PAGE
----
Bookmakers' favourite Julian Barnes and Zadie Smith have been named on the shortlist for this year's Booker Prize.
This is the first time Zadie Smith has made the Booker shortlist
But past winners Salman Rushdie, Ian McEwan and JM Coetzee - who were all on the longlist - failed to make the cut.
Also shortlisted are Kazuo Ishiguro, Ali Smith, Sebastian Barry and John Banville. The winner will get £50,000.
"This shortlist, we believe, witnesses to the remarkable quality of the current state of fiction," chairman of judges John Sutherland said.
Picking a shortlist was "an unusually difficult process this year", he said.
"There was sufficient quality for two distinguished lists. We were aware that the rules require that the award be to the best novel.
BOOKER PRIZE ODDS
5/4 - Julian Barnes (above), Arthur and George
4/1 - Kazuo Ishiguro, Never Let Me Go
5/1 - Zadie Smith, On Beauty
8/1 - Sebastian Barry, A Long Long Way
10/1 - John Banville, The Sea
12/1 - Ali Smith, The Accidental
Source: William Hill
"The strength of the year's competition can be measured by the fact that three good books by previous winners were finally not selected."
Julian Barnes has been made 5/4 favourite to win by bookmakers. His novel Arthur and George draws upon a real-life campaign for justice by Sherlock Holmes creator Sir Arthur Conan Doyle.
Barnes has previously been nominated for Flaubert's Parrot in 1984 and England, England in 1998, but has never won.
Zadie Smith's On Beauty, an homage to EM Forster's Howards End, has received mixed reviews from critics.
Her first two works, White Teeth and The Autograph Man, failed to progress to the shortlist stage.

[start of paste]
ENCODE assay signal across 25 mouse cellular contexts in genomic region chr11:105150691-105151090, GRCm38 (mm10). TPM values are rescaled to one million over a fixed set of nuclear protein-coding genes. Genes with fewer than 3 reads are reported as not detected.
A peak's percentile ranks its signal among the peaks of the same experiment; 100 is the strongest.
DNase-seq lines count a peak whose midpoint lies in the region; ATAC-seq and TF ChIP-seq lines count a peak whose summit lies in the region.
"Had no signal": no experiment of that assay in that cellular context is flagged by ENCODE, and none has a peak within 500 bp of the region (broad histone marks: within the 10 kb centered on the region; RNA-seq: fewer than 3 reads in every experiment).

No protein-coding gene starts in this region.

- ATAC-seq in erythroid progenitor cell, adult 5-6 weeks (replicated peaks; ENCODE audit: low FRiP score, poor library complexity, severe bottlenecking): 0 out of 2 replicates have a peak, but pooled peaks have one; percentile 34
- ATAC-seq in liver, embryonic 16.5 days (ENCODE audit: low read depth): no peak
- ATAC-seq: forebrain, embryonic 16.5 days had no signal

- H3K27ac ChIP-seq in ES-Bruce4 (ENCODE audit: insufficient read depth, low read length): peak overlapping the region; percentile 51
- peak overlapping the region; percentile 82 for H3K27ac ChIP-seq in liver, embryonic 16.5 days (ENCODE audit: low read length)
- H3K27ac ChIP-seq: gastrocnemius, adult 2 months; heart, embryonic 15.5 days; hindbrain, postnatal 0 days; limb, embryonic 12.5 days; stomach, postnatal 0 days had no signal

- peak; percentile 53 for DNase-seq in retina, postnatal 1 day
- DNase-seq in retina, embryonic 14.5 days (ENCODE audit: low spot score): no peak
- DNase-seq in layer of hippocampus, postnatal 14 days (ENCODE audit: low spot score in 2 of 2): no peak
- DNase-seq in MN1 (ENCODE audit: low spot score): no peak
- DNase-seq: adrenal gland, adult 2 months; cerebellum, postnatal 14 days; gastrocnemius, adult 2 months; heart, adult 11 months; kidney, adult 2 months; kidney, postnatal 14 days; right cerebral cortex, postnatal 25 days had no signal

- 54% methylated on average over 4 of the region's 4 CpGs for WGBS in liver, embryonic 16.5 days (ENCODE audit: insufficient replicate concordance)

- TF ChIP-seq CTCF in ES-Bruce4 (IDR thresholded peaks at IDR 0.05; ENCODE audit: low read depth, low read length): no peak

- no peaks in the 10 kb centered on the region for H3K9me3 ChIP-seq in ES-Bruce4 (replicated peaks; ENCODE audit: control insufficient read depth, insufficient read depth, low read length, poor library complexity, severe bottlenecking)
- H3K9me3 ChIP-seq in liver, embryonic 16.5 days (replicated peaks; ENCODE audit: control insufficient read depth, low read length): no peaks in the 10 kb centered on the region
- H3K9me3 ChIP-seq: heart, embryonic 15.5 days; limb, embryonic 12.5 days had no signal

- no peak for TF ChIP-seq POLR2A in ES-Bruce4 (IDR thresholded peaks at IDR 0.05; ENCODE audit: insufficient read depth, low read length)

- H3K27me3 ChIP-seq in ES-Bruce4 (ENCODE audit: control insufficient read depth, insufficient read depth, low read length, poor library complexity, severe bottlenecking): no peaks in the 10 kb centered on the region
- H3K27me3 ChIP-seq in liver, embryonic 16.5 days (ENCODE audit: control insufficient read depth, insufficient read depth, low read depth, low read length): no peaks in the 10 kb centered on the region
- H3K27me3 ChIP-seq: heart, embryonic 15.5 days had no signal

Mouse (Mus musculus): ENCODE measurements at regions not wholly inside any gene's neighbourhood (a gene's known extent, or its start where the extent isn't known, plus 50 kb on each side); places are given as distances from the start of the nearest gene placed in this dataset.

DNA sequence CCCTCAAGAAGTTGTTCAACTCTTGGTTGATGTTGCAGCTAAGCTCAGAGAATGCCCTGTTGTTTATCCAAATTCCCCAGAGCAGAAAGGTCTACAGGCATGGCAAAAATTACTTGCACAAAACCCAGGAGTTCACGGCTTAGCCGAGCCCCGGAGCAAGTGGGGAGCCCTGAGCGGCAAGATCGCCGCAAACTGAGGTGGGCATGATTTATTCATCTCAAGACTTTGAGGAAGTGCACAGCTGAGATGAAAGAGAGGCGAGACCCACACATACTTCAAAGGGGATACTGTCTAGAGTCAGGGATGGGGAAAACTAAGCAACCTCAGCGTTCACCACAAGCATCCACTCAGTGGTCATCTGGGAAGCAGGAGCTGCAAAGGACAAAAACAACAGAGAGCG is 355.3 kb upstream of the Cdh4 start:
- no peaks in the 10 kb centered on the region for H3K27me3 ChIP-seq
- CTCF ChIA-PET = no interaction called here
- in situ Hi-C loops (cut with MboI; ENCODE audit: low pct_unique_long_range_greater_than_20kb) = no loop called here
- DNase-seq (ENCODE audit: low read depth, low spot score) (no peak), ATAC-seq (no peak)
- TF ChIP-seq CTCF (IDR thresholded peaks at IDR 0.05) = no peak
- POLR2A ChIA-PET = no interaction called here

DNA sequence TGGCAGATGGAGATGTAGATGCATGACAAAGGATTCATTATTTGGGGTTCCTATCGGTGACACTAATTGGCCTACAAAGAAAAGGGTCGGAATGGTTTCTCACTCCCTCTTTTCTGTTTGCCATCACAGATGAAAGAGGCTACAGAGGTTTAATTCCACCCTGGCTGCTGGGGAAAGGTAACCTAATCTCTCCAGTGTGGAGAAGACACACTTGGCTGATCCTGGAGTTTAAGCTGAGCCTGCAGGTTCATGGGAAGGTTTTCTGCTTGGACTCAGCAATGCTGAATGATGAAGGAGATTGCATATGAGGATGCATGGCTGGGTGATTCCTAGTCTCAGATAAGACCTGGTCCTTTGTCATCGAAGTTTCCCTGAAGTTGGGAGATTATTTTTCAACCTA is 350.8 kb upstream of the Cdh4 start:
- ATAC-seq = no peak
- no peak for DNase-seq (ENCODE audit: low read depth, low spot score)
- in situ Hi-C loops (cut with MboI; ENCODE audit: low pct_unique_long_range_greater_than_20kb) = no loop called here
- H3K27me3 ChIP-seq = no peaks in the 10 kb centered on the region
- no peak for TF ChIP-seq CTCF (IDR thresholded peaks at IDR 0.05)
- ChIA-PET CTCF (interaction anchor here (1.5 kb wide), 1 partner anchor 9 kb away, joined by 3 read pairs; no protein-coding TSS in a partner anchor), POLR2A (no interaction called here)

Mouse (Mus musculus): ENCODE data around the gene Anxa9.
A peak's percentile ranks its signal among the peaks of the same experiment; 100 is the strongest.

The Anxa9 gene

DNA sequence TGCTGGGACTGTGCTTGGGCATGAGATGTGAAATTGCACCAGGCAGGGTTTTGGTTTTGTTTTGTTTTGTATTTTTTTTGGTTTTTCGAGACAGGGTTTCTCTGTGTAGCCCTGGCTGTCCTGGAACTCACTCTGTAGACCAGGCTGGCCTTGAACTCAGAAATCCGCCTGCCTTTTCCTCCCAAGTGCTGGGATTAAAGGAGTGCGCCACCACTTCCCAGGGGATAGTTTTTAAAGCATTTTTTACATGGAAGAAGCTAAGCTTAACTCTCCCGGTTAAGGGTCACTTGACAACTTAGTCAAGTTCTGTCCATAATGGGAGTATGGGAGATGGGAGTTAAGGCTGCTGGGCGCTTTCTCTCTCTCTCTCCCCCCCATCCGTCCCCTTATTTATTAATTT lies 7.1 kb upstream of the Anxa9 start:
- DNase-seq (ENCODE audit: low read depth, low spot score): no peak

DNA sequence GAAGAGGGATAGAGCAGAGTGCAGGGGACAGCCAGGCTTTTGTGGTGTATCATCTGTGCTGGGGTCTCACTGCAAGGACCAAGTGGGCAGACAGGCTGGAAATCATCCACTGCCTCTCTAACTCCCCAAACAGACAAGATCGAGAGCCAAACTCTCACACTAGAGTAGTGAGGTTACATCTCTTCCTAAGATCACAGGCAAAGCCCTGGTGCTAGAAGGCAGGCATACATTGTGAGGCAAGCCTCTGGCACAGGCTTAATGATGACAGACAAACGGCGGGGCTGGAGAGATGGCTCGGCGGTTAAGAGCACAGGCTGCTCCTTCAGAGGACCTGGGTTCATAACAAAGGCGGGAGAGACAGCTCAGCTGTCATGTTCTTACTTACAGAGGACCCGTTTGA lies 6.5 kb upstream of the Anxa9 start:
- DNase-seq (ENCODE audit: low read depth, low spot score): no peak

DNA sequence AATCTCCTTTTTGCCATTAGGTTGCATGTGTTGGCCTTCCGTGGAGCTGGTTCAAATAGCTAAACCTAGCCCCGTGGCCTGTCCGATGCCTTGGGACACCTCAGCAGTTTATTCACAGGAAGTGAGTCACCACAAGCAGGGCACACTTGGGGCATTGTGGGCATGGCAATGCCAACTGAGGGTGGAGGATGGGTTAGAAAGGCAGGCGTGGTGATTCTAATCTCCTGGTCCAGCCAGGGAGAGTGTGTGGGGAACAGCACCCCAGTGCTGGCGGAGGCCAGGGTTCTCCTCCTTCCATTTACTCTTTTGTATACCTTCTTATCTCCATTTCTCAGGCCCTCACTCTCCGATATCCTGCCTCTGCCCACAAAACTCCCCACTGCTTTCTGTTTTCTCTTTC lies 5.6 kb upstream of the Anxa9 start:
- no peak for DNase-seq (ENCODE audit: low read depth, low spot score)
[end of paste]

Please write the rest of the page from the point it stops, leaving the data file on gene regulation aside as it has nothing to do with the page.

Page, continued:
Japan-born Kazuo Ishiguro is the only previous winner on the shortlist, for Never Let Me Go, about children who face the truth about seemingly happy childhoods in the English countryside.
Kazuo Ishiguro won the Booker for in 1989
He won the Booker for in 1989 for The Remains of the Day, which was turned into a film starring Sir Anthony Hopkins and Emma Thompson.
Novelist and playwright Sebastian Barry is nominated for A Long Long Way, about an Irish soldier fighting in the British Army during World War I.
John Banville, another Irish writer, is in the running for The Sea, about a man who confronts his past in a town where he spent a childhood holiday.
And The Accidental by Ali Smith tells the story of a mysterious girl who turns a family upside down when she arrives on their doorstep.
A William Hill spokesman said: "Barnes is certainly the leading choice of our literary punters, who got it right big-time last year when they steamed into Alan Hollinghurst, the eventual winner."
This year's winner will be announced on 10 October at a ceremony in London, which will be broadcast on BBC Two.